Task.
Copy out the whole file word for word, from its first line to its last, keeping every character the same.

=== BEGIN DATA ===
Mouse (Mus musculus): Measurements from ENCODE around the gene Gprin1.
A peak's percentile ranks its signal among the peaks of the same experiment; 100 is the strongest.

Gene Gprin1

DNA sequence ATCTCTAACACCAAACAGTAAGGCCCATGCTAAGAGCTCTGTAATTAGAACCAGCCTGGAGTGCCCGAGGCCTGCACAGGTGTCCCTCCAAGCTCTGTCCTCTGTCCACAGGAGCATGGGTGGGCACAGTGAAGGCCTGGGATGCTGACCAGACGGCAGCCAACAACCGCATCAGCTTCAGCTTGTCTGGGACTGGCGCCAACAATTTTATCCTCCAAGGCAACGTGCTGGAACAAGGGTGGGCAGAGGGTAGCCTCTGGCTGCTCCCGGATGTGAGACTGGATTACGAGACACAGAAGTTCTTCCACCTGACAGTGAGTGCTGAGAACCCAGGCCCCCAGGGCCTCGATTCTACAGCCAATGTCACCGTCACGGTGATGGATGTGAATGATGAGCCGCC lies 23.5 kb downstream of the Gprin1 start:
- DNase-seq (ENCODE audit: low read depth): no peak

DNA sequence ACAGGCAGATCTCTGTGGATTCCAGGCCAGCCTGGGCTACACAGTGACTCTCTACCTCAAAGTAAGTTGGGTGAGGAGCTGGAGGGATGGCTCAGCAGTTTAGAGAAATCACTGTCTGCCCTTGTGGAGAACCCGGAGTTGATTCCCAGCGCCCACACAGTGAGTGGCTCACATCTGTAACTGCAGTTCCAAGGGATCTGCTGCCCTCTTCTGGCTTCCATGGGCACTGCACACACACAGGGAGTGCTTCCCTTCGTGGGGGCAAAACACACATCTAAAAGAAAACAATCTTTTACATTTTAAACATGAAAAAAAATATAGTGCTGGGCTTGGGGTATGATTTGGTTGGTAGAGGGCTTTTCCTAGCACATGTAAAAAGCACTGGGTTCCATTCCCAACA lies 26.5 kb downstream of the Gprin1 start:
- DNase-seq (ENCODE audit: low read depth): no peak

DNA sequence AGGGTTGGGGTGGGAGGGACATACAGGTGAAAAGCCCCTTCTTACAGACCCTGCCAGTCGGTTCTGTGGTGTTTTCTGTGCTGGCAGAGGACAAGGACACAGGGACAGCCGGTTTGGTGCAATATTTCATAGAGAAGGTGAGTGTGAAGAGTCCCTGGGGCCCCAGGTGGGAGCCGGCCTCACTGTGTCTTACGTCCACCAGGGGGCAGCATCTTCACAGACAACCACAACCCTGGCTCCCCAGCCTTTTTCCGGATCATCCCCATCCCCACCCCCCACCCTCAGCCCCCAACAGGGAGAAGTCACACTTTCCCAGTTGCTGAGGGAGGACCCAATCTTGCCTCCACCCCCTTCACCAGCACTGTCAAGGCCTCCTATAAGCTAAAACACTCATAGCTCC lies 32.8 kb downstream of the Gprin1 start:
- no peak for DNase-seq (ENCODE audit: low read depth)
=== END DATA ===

Mouse (Mus musculus): Measurements from ENCODE around the gene Gprin1.
A peak's percentile ranks its signal among the peaks of the same experiment; 100 is the strongest.

Gene Gprin1

DNA sequence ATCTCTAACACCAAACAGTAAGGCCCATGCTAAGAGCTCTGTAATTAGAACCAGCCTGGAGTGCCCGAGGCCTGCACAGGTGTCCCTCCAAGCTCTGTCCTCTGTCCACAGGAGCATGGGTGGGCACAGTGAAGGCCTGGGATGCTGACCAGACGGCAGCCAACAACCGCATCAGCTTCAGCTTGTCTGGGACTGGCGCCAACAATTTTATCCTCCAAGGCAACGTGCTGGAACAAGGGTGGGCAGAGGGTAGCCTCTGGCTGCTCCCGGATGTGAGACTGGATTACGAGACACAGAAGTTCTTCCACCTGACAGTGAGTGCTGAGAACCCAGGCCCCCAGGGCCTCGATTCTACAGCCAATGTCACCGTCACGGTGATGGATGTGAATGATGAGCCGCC lies 23.5 kb downstream of the Gprin1 start:
- DNase-seq (ENCODE audit: low read depth): no peak

DNA sequence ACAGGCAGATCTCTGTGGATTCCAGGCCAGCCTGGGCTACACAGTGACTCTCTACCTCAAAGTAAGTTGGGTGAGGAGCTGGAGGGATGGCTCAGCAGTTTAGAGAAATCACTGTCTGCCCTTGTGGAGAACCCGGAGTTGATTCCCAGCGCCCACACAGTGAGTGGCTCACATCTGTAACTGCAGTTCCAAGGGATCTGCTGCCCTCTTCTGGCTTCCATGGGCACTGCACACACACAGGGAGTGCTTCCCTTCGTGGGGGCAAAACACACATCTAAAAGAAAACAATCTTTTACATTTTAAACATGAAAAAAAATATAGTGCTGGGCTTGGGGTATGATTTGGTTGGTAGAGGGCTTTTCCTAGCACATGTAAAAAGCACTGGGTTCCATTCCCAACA lies 26.5 kb downstream of the Gprin1 start:
- DNase-seq (ENCODE audit: low read depth): no peak

DNA sequence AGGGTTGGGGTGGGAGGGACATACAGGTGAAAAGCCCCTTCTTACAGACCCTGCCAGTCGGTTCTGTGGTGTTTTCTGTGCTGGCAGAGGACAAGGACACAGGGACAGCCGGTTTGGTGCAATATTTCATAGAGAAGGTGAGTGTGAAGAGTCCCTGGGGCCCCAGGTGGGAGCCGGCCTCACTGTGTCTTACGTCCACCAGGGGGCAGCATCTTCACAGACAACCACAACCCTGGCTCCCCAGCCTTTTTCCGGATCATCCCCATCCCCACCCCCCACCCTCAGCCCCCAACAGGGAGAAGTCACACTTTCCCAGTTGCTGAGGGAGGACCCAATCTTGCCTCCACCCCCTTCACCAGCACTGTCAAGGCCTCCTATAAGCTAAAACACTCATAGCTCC lies 32.8 kb downstream of the Gprin1 start:
- no peak for DNase-seq (ENCODE audit: low read depth)